The unexpected effect: How surprise wins influence risk-taking behaviour in humans and primates

Researchers from the University of Tsukuba in Japan have developed an innovative model that predicts shifting patterns in human and monkey gambling behaviour from one decision to the next.

Our understanding of how humans and other primates make decisions when the outcomes are uncertain is an ongoing journey of discovery. Typically, rational behaviour would suggest calculating the expected value of each option by considering each potential result and its corresponding probability, then selecting the alternative with the highest anticipated payoff. However, reality suggests a less predictable pattern. Specifically, past outcomes seemingly hold an irrationally influential role in subsequent decision-making.

Researchers from the University of Tsukuba in Japan have developed an innovative model termed the “dynamic prospect theory.” This theoretical approach blends elements from the most accepted model in behavioural economics, the prospect theory, and a tried-and-tested model from neuroscience, the reinforcement learning theory. The result is a more accurate description of decision-making under uncertainty. This model successfully depicts the shifting patterns in human and monkey gambling behaviour from one decision to the next. Notably, online poker games can serve as an example of a setting where such dynamic decision making can be observed.

Delving deeper: The impact of unexpected wins

The study, published in the journal Science Advances, involved asking 70 participants to repeatedly choose between two lotteries, each offering a reward with a certain probability. The lotteries differed in the size of the potential gain, the likelihood of its receipt, and the inherent risk level. The researchers observed that participants who encountered an unexpectedly larger outcome than the expected value of their chosen option would exhibit a behaviour as if the probability of a win in the next lottery had increased.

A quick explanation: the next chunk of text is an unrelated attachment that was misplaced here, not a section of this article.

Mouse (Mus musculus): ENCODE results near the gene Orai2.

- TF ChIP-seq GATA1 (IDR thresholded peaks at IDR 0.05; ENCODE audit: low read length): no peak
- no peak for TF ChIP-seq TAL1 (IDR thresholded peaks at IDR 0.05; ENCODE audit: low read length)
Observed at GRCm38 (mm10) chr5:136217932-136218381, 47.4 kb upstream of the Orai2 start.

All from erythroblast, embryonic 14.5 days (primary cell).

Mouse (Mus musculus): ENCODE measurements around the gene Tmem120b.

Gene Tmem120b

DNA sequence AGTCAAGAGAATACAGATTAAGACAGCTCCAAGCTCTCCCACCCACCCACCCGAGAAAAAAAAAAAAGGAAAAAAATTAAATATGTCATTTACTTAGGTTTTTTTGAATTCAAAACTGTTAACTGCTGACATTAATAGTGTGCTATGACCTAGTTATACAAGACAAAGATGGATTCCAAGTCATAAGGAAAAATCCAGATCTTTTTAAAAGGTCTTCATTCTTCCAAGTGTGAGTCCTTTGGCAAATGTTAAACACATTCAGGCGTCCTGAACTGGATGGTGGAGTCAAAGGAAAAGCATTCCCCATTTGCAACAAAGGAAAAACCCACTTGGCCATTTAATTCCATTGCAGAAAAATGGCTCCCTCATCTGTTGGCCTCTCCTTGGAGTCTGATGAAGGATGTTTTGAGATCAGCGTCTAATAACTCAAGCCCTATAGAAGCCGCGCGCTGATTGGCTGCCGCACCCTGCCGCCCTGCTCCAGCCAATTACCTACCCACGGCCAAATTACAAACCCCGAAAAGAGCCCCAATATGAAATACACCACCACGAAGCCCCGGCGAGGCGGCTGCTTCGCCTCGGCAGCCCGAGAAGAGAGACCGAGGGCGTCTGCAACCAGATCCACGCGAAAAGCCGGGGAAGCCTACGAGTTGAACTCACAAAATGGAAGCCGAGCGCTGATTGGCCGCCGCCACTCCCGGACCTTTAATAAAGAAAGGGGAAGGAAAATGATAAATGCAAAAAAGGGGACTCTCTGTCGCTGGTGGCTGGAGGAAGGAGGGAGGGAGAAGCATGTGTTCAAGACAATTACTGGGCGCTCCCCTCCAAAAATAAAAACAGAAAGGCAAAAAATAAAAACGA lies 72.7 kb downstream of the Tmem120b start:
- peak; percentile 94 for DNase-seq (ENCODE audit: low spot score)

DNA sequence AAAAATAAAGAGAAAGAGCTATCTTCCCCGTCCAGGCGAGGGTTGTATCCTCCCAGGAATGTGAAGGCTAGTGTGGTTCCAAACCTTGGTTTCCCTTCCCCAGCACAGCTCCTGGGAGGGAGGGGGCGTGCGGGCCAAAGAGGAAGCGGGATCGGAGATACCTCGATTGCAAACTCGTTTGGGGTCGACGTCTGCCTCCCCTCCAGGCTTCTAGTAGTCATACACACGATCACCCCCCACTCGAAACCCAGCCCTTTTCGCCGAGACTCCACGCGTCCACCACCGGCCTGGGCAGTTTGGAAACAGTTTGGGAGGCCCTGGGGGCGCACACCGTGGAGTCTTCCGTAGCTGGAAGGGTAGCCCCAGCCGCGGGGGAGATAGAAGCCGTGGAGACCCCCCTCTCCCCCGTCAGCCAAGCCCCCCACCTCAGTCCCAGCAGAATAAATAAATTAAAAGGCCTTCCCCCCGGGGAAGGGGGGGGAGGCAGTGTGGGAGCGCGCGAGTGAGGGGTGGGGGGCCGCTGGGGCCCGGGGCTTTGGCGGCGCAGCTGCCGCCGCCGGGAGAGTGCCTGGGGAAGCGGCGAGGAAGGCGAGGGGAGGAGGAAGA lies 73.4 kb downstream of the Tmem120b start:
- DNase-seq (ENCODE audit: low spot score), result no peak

The intriguing aspect of this discovery, as noted by Assistant Professor Hiroshi Yamada, the study’s senior author, was that the participants were clearly informed of the winning probabilities, which were entirely independent of previous outcomes. Therefore, the change in behaviour wasn’t a result of learning from experience but stemmed from a perceptual shift in probabilities. Their dynamic prospect theory model confirmed this conclusion.

A glimpse into primate decision-making

Applying the same experiment to macaque monkeys, known for their cognitive similarities to humans, yielded strikingly similar results. The researchers noted that the parallels between human and monkey behaviour were particularly noteworthy in this study.

This research’s implications suggest that studying the primate brain could offer valuable insights into the underlying neural mechanisms we use when making risky decisions. Understanding how we perceive rewards and probability and the exhilaration we experience with success might help us better grasp the intricacies of human and primate decision-making behaviour.

In conclusion, it is evident that unexpected wins have a significant impact on risk-taking behaviour, not only in humans but also in other primates. Further understanding these dynamics may have important implications for areas ranging from financial investment to addiction studies. As future research builds on the findings of the University of Tsukuba team, the dynamic prospect theory may continue to shed light on the fascinating conundrum of decision-making under uncertainty.

This research has been supported by various entities, including JSPS KAKENHI Grant Numbers JP:15H05374 and 21H02797, Takeda Science Foundation, Council for Addiction Behaviour Studies, Narishige Neuroscience Research Foundation, Moonshot R&D JPMJMS2294 (H.Y.), and ARC DP190100489 (A.T.). 

Vey Law

Vey Law is a reporter at Breakthrough.

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